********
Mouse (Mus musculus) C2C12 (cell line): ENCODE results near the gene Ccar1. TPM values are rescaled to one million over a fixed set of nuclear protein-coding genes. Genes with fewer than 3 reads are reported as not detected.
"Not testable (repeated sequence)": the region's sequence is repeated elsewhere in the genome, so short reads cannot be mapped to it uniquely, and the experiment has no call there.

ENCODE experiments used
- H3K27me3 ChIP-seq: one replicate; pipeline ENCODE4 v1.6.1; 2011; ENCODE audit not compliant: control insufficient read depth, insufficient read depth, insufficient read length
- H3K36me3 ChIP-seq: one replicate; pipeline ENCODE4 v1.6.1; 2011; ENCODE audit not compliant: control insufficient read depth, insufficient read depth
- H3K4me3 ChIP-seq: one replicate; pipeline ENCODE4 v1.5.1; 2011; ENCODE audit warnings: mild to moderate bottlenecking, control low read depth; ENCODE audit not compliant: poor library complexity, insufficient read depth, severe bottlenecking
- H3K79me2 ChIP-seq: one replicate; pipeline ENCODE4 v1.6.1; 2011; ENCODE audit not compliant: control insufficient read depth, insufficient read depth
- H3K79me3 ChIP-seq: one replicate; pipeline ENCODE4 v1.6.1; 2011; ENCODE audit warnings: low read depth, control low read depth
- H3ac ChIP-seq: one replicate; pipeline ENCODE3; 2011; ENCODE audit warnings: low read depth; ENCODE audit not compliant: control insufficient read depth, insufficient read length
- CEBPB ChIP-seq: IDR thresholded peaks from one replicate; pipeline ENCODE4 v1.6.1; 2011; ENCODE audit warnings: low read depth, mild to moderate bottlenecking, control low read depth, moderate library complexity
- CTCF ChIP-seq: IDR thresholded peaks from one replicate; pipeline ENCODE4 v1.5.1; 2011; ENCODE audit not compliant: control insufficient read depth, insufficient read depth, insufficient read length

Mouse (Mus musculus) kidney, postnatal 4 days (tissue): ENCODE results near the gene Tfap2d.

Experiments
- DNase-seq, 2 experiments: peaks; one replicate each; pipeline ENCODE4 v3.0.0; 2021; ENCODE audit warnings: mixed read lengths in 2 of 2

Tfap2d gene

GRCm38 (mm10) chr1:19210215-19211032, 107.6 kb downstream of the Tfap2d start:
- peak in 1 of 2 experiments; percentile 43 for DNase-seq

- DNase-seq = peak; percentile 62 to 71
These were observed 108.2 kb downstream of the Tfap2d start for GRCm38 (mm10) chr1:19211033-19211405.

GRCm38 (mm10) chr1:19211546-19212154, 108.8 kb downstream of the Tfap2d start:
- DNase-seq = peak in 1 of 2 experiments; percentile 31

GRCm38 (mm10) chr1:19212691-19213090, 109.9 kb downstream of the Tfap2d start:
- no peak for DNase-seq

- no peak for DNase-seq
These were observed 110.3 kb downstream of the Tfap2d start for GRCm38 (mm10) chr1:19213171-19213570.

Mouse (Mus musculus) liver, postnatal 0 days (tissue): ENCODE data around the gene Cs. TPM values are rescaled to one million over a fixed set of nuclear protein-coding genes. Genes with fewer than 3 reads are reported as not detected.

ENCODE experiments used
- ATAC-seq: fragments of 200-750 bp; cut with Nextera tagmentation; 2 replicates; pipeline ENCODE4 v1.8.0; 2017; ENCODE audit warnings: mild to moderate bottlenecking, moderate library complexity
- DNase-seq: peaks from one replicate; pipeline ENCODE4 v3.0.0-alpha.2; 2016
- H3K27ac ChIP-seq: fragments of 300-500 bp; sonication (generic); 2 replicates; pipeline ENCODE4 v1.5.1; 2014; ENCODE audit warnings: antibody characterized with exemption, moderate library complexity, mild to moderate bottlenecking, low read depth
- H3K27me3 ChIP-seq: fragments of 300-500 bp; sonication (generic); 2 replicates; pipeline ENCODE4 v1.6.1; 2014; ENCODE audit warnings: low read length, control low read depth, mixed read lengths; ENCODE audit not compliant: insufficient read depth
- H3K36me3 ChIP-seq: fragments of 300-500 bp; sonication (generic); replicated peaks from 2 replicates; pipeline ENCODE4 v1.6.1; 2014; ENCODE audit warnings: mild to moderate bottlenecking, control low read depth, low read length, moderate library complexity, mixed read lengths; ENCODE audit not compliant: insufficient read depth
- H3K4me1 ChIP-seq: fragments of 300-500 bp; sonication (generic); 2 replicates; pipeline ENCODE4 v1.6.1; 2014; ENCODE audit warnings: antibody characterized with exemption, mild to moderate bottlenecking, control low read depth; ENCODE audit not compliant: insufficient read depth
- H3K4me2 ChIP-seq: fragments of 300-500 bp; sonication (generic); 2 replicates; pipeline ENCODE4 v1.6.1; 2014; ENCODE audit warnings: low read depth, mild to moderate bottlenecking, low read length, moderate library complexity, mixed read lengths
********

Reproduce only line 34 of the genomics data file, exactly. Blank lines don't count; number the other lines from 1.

- H3K4me2 ChIP-seq: fragments of 300-500 bp; sonication (generic); 2 replicates; pipeline ENCODE4 v1.6.1; 2014; ENCODE audit warnings: low read depth, mild to moderate bottlenecking, low read length, moderate library complexity, mixed read lengths